The naturalisation plight of two children of a Greek Cypriot mother and a Turkish Cypriot father is a bit like being thrown back in time to 1980s Cyprus, and the rhetoric from government officials surrounding the case is not far removed from that era either.
The children, Christos, 12, and Theklia-Yasemina, 9, were born in the government-controlled areas to Greek Cypriot Sotiroula and Turkish Cypriot Osman, who was born in occupied Famagusta. The problem for the government is that Osman’s father was from Turkey and entered the island illegally.
This, in the government’s warped view, somehow disqualifies the two children from naturalisation and only the cabinet can decide when they meet today whether to grant them citizenship. Ironically, not only is their mother a Greek Cypriot but their father, the son of the illegal Turkish settler and a Turkish Cypriot, already has had a Cypriot ID since 2015.
The children, who have birth certificates but are not covered by Gesy even though both their parents pay contributions, have never travelled outside the country and cannot participate in sports events or do other things that require the presentation of an ID.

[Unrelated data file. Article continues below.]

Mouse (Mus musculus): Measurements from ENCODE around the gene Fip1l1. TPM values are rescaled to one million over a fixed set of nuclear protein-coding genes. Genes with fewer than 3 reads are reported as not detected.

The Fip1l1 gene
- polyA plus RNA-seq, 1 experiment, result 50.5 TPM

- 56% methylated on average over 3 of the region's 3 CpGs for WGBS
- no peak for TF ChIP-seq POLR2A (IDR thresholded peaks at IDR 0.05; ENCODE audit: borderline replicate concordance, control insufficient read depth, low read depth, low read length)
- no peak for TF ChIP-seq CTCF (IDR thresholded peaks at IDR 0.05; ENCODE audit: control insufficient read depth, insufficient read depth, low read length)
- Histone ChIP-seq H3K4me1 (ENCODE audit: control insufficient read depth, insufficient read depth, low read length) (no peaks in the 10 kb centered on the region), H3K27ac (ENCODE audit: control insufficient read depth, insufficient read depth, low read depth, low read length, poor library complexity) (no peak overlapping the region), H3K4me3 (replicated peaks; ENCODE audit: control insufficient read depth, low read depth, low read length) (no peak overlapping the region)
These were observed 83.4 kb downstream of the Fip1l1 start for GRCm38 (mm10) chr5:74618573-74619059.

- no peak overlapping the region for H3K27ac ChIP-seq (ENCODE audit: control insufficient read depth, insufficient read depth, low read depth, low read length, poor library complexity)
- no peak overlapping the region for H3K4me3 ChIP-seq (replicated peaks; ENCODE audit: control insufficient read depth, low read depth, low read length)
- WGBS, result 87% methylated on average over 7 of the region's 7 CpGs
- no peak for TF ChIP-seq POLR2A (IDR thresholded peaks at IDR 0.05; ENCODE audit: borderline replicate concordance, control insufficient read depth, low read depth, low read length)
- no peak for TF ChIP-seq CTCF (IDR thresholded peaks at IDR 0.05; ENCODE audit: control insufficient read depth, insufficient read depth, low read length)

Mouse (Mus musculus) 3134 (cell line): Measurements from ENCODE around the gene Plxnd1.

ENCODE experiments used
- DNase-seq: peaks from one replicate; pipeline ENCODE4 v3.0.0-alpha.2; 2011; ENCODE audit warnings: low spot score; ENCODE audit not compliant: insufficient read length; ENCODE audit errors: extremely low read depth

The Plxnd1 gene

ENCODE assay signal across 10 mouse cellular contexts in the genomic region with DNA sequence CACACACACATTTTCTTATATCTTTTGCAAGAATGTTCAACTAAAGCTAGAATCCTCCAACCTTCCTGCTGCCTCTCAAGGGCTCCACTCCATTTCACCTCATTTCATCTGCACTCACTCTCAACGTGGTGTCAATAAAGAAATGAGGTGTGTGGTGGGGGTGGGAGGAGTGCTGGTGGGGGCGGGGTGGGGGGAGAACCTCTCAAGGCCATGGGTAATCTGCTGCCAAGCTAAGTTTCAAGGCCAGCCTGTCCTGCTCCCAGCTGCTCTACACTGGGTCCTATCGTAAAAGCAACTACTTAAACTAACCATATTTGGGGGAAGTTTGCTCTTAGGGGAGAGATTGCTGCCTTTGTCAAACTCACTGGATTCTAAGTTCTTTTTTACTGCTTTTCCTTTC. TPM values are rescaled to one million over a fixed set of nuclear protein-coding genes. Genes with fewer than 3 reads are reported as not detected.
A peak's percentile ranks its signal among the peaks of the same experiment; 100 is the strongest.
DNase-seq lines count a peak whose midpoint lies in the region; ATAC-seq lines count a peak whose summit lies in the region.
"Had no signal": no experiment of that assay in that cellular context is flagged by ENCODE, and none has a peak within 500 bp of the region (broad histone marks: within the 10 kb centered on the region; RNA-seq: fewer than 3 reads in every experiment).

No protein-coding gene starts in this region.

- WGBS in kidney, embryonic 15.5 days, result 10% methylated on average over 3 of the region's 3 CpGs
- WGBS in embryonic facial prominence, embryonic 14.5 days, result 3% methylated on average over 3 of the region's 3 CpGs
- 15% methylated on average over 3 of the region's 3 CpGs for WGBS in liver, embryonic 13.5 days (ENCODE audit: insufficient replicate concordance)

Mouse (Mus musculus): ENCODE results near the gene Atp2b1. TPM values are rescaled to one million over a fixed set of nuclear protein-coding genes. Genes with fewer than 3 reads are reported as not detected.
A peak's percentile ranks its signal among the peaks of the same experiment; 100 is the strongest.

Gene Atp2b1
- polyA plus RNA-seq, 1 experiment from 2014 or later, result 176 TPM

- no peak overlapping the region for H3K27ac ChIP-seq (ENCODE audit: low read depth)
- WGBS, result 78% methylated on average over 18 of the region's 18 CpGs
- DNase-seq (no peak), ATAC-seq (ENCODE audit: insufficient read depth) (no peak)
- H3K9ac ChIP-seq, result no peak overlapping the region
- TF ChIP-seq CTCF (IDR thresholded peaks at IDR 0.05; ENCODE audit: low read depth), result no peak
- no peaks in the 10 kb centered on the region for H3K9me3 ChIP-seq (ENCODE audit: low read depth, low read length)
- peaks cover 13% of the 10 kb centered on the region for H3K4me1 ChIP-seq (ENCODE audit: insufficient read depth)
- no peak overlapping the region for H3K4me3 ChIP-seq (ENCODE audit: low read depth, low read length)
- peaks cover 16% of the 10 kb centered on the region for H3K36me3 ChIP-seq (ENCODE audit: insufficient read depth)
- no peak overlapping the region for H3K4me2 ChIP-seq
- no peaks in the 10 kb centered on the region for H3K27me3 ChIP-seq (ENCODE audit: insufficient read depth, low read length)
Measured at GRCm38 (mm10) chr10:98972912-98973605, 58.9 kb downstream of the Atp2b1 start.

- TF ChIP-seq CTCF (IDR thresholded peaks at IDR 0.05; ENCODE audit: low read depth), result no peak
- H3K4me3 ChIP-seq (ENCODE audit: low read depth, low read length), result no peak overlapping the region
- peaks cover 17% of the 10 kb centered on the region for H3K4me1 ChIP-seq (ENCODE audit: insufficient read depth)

Could this case be any more ludicrous? Well, yes.
The excuses trotted out by officials are even worse. Interior Minister Nicos Nouris painstakingly explained on Tuesday that the government “must be extremely careful in the way in which citizenship is granted” in the context of the occupation as a decision for a specific case might “open a can of worms”.
This, coming from a government that just rescinded 45 dodgy passports, and has sold thousands of others to non-citizens, beggars belief. Citizenship is not a gift bestowed by the government on whomever it chooses. There are by law people entitled to citizenship and the government’s only job is to issue the paperwork.
Director of the president’s office Petros Demetriou said such cases are examined on the basis of the Civil Registry Laws of 2002, which state that children where one or both parents entered the republic illegally cannot be naturalised.
He appeared not to understand that the father of the children was born in Cyprus to one Turkish Cypriot parent. Unless he was suggesting that because the man’s father was a Turk, his sperm entered the island illegally, ultimately producing Osman thus classing him as illegal.
Demetriou said a decision was made, and it has been implemented since the 70s after the war, at the risk that the marriages of Turks and Turkish Cypriots would change the demographics and turn settlers into RoC citizens by marriage.
This makes sense in the context of Cyprus but again we have government officials ignoring the elephant in the room. The children’s mother is a Greek Cypriot and perfectly entitled to pass both Cypriot and EU citizenship on to her children irrespective of who she is married to. Beyond that, there should be no other issue here.